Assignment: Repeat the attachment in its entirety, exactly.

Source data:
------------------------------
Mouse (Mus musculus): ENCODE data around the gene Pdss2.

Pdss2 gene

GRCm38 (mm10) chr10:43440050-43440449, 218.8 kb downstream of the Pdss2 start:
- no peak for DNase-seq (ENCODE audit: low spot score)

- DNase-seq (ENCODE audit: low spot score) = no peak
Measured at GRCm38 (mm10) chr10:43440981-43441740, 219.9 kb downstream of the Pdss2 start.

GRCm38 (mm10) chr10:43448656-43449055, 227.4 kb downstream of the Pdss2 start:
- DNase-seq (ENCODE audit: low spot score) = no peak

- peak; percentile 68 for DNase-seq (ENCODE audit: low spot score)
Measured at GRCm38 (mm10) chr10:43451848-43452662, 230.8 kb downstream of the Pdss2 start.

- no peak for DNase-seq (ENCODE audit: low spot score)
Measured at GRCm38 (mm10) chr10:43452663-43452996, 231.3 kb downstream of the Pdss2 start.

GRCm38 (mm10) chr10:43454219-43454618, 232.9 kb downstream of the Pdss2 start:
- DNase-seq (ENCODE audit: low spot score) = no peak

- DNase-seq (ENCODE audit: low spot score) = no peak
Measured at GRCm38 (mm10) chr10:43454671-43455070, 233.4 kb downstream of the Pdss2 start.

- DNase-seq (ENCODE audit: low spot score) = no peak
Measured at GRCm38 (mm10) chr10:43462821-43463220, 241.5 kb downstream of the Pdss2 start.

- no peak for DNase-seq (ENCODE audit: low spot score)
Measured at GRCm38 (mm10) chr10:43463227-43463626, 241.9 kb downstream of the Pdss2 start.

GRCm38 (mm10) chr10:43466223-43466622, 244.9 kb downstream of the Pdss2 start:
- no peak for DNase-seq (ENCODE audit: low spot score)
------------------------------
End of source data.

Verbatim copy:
Mouse (Mus musculus): ENCODE data around the gene Pdss2.

Pdss2 gene

GRCm38 (mm10) chr10:43440050-43440449, 218.8 kb downstream of the Pdss2 start:
- no peak for DNase-seq (ENCODE audit: low spot score)

- DNase-seq (ENCODE audit: low spot score) = no peak
Measured at GRCm38 (mm10) chr10:43440981-43441740, 219.9 kb downstream of the Pdss2 start.

GRCm38 (mm10) chr10:43448656-43449055, 227.4 kb downstream of the Pdss2 start:
- DNase-seq (ENCODE audit: low spot score) = no peak

- peak; percentile 68 for DNase-seq (ENCODE audit: low spot score)
Measured at GRCm38 (mm10) chr10:43451848-43452662, 230.8 kb downstream of the Pdss2 start.

- no peak for DNase-seq (ENCODE audit: low spot score)
Measured at GRCm38 (mm10) chr10:43452663-43452996, 231.3 kb downstream of the Pdss2 start.

GRCm38 (mm10) chr10:43454219-43454618, 232.9 kb downstream of the Pdss2 start:
- DNase-seq (ENCODE audit: low spot score) = no peak

- DNase-seq (ENCODE audit: low spot score) = no peak
Measured at GRCm38 (mm10) chr10:43454671-43455070, 233.4 kb downstream of the Pdss2 start.

- DNase-seq (ENCODE audit: low spot score) = no peak
Measured at GRCm38 (mm10) chr10:43462821-43463220, 241.5 kb downstream of the Pdss2 start.

- no peak for DNase-seq (ENCODE audit: low spot score)
Measured at GRCm38 (mm10) chr10:43463227-43463626, 241.9 kb downstream of the Pdss2 start.

GRCm38 (mm10) chr10:43466223-43466622, 244.9 kb downstream of the Pdss2 start:
- no peak for DNase-seq (ENCODE audit: low spot score)